/meuh rah"noh/, n., pl. Marranos.
a Spanish or Portuguese Jew who was converted to Christianity during the late Middle Ages, usually under threat of death or persecution, esp. one who continued to adhere to Judaism in secret.
[ < Sp: lit., pig, from the Jewish law forbidding the eating of pork (prob. < Ar mahram forbidden)]

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Spanish Jew who converted to Christianity to escape persecution but continued to practice Judaism secretly.

During fierce persecutions in the late 14th century, many Jews died rather than renounce their faith, but at least 100,000 converted to Christianity in order to survive. In time the Marranos came to form a compact society within Spain, growing rich and gaining political power. They were viewed with suspicion, and the name Marrano was originally a term of abuse. Resentment against them led to riots and massacres in 1473. In 1480 the Inquisition intensified the persecution, and thousands of Marranos lost their lives. In 1492 a royal edict ordered the expulsion of all Jews who refused to renounce their faith. Many Marranos settled in North Africa and Western Europe. By the 18th century, emigration and assimilation had led to the disappearance of the Marranos in Spain.

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      in Spanish history, a Jew who converted to the Christian faith to escape persecution but who continued to practice Judaism secretly. It was a term of abuse and also applies to any descendants of Marranos. The origin of the word marrano is uncertain.

      In the late 14th century, Spanish Jewry was threatened with extinction at the hands of mobs of fanatical Christians. Thousands of Jews accepted death, but tens of thousands found safety by ostensibly converting to Christianity. The number of converts is moderately estimated at more than 100,000. By the mid-15th century the persons who had been baptized but continued to practice Judaism in secret—Marranos—formed a compact society. The Marranos began to grow rich and to rise to high positions in the state, the royal court, and the church hierarchy. They intermarried with the noblest families of the land. The hatred directed against them by the old Christians, ostensibly because they were suspected of being untrue to their converted faith, was in fact directed indiscriminately against all conversos, or Jewish converts.

      In March 1473, riots against Marranos broke out in Córdoba, with pillage and carnage lasting for three days. The massacres spread from city to city, carried out by fanatical mobs. In 1480 the Inquisition was introduced to provide institutional control over the persecution of the Marranos. In the Inquisition's first year, more than 300 Marranos were burned, their estates reverting to the crown. The number of victims grew into tens of thousands.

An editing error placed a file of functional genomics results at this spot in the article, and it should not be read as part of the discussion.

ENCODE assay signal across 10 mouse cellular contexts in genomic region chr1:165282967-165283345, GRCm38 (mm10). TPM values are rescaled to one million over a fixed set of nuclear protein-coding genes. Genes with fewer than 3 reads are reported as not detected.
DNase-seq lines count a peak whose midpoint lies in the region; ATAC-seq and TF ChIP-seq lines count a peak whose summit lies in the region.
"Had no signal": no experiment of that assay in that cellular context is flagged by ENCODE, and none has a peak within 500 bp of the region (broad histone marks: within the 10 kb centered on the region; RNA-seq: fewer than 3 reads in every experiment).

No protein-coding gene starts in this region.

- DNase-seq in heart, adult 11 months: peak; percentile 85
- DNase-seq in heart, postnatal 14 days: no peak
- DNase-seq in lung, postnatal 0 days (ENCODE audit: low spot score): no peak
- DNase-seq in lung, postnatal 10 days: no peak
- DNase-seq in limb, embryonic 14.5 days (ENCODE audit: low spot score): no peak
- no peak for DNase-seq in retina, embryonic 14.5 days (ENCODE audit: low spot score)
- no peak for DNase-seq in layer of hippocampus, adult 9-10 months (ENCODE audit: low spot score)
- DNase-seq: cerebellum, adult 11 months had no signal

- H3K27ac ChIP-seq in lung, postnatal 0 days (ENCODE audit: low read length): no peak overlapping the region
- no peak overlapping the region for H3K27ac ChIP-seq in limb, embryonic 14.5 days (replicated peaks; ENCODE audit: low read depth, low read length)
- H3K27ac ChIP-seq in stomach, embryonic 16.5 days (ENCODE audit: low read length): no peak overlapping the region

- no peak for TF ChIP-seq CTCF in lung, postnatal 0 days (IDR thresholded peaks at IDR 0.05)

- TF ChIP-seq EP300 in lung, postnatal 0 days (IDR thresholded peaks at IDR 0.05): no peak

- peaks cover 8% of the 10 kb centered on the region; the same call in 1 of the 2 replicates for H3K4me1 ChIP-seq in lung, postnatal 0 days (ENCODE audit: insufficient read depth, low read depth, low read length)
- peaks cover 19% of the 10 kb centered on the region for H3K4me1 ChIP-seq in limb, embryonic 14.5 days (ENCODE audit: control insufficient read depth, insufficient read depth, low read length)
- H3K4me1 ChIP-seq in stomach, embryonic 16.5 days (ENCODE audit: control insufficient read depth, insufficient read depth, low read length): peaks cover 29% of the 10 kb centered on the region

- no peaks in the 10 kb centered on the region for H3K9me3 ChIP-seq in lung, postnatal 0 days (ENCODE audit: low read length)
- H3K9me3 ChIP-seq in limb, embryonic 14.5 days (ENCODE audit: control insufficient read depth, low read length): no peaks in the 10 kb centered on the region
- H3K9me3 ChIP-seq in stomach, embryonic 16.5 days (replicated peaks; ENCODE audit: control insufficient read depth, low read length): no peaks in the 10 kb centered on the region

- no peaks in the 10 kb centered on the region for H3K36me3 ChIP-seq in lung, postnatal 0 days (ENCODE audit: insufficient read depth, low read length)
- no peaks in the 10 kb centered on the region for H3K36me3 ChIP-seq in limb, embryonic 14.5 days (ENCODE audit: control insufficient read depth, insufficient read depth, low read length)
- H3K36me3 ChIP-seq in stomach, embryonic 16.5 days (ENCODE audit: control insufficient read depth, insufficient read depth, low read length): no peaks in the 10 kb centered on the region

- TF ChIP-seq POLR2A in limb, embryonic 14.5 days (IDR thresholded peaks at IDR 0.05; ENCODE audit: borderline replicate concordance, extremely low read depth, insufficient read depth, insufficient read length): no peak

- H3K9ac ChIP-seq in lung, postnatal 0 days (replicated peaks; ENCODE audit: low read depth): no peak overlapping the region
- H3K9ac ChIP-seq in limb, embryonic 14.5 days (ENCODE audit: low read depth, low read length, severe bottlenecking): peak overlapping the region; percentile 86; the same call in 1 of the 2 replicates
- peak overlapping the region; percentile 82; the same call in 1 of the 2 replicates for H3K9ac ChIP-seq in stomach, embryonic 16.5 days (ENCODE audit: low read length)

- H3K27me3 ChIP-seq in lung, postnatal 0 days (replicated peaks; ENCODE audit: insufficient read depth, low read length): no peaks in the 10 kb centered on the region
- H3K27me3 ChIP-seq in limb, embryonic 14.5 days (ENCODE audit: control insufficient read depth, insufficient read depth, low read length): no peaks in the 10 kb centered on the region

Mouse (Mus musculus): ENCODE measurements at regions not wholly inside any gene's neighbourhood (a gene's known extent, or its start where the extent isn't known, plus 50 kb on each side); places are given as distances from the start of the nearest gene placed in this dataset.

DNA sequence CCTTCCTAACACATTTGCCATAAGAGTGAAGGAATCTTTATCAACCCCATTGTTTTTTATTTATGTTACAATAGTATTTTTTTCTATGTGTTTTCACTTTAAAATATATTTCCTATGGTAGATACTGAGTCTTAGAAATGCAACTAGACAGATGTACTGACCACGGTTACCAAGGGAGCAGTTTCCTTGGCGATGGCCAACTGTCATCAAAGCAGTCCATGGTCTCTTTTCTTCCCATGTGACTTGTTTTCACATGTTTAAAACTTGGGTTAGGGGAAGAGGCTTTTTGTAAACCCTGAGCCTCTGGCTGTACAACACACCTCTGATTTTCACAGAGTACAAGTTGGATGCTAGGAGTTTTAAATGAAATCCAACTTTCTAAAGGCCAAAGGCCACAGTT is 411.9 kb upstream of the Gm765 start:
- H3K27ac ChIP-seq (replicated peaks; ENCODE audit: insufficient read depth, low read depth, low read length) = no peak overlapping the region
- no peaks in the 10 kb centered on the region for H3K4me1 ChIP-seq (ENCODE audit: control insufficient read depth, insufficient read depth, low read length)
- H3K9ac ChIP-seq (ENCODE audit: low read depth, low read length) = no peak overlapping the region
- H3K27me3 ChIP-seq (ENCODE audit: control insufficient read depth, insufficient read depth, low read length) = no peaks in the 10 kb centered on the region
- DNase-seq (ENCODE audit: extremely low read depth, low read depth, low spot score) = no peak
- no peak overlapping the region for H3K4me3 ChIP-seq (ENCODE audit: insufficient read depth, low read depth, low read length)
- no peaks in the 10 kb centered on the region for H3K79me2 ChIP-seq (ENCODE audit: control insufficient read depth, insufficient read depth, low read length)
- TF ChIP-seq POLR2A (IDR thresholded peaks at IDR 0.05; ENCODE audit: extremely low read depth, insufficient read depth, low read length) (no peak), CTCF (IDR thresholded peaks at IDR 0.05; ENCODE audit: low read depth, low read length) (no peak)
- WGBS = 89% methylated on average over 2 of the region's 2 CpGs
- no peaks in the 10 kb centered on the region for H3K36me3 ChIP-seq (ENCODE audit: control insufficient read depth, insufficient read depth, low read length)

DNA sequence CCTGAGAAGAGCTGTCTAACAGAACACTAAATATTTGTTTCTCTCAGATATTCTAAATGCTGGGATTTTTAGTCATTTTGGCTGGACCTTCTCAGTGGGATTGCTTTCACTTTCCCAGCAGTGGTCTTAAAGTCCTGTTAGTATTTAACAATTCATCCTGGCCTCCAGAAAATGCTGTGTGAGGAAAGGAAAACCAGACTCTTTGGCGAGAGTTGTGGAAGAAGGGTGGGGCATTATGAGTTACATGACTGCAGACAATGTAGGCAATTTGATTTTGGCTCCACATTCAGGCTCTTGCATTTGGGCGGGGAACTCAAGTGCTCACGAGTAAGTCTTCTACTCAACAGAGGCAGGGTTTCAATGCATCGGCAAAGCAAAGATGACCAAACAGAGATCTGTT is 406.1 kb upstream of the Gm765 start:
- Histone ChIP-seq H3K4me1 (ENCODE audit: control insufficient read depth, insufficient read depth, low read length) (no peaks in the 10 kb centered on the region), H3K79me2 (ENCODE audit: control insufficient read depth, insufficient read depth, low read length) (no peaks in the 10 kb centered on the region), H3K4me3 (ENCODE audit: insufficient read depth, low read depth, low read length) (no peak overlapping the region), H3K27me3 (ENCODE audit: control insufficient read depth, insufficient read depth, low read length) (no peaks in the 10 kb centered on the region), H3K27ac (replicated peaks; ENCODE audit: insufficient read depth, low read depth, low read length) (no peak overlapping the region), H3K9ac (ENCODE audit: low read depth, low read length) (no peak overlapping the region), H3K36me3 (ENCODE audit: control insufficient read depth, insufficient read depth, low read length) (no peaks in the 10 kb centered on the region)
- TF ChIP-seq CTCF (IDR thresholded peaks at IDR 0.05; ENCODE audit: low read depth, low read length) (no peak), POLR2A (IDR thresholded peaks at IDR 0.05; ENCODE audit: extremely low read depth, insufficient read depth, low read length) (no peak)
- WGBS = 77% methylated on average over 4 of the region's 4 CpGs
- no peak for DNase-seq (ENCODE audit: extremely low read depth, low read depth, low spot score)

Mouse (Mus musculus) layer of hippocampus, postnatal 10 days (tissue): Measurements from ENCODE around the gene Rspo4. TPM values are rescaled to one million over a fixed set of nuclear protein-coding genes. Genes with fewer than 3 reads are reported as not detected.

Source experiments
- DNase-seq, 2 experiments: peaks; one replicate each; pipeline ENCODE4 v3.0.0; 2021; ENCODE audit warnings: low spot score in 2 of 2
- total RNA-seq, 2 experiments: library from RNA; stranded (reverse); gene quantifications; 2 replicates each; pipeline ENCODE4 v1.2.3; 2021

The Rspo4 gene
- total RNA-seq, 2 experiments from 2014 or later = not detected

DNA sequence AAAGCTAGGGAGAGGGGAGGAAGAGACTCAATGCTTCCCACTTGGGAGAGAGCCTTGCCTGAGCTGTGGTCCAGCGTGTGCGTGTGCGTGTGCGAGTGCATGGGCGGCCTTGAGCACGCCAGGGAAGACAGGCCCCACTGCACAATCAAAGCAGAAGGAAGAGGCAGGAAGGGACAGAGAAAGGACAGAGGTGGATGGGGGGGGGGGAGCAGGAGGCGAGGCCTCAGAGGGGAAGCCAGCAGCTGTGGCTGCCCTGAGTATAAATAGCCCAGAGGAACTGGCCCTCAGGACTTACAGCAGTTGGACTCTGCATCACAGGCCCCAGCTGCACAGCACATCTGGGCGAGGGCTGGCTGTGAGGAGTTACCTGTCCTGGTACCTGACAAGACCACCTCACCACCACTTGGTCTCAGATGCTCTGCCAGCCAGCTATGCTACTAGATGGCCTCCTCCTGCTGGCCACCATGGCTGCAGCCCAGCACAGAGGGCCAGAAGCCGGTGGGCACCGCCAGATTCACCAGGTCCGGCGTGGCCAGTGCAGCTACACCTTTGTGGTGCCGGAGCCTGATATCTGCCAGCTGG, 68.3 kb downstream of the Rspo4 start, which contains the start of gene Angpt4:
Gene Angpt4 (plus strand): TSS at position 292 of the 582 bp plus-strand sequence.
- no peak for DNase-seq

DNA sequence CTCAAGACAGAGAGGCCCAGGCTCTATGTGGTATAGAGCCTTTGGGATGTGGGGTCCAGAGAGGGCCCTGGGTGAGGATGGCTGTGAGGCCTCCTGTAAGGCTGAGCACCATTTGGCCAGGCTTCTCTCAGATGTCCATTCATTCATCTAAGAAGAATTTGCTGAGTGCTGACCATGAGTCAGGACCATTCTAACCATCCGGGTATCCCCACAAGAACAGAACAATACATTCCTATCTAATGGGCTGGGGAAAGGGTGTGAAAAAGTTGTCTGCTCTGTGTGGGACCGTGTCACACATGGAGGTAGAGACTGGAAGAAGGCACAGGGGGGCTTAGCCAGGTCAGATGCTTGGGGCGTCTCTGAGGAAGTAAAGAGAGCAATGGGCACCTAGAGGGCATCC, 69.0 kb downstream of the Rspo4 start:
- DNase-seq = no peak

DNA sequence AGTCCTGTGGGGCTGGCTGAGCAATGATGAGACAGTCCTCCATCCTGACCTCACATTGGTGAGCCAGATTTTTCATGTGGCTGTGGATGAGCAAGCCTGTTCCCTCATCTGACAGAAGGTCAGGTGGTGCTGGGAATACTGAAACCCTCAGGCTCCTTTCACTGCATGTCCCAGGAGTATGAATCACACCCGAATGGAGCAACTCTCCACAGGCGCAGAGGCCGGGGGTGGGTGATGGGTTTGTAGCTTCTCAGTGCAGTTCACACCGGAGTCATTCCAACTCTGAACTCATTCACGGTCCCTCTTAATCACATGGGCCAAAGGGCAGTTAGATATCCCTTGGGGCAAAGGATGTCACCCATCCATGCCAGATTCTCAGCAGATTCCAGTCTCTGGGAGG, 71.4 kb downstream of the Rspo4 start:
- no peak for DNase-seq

To the Jews, the Marranos were pitiful martyrs. The Jews maintained religious bonds with the Marranos and kept strong their faith in the God of Israel. The Inquisition finally became convinced, however, that only the total expulsion of the Jews from Spain could end Jewish influence in the national life. Purity of faith became the national policy of the Catholic sovereigns, and thus came about the final tragedy, the edict of expulsion of all the Jews from Spain on March 31, 1492. Portugal promulgated an edict of expulsion in 1497 and Navarre in 1498.

      A considerable minority of Jews saved themselves from expulsion by baptism, thus adding strength and numbers to the Marranos, but the mass of Spanish Jews refused conversion and went into exile. The physical separation of the Marranos from their spiritual sympathizers, however, did not make them more amenable to inquisitorial discipline. The Jewish religion remained deeply rooted in their hearts, and they continued to transmit their beliefs to the succeeding generations. Many Marranos did eventually choose emigration, however, principally to North Africa and to other western European countries. Marranism had disappeared in Spain by the 18th century owing to this emigration and to gradual assimilation within Spain. See also converso.

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Universalium. 2010.

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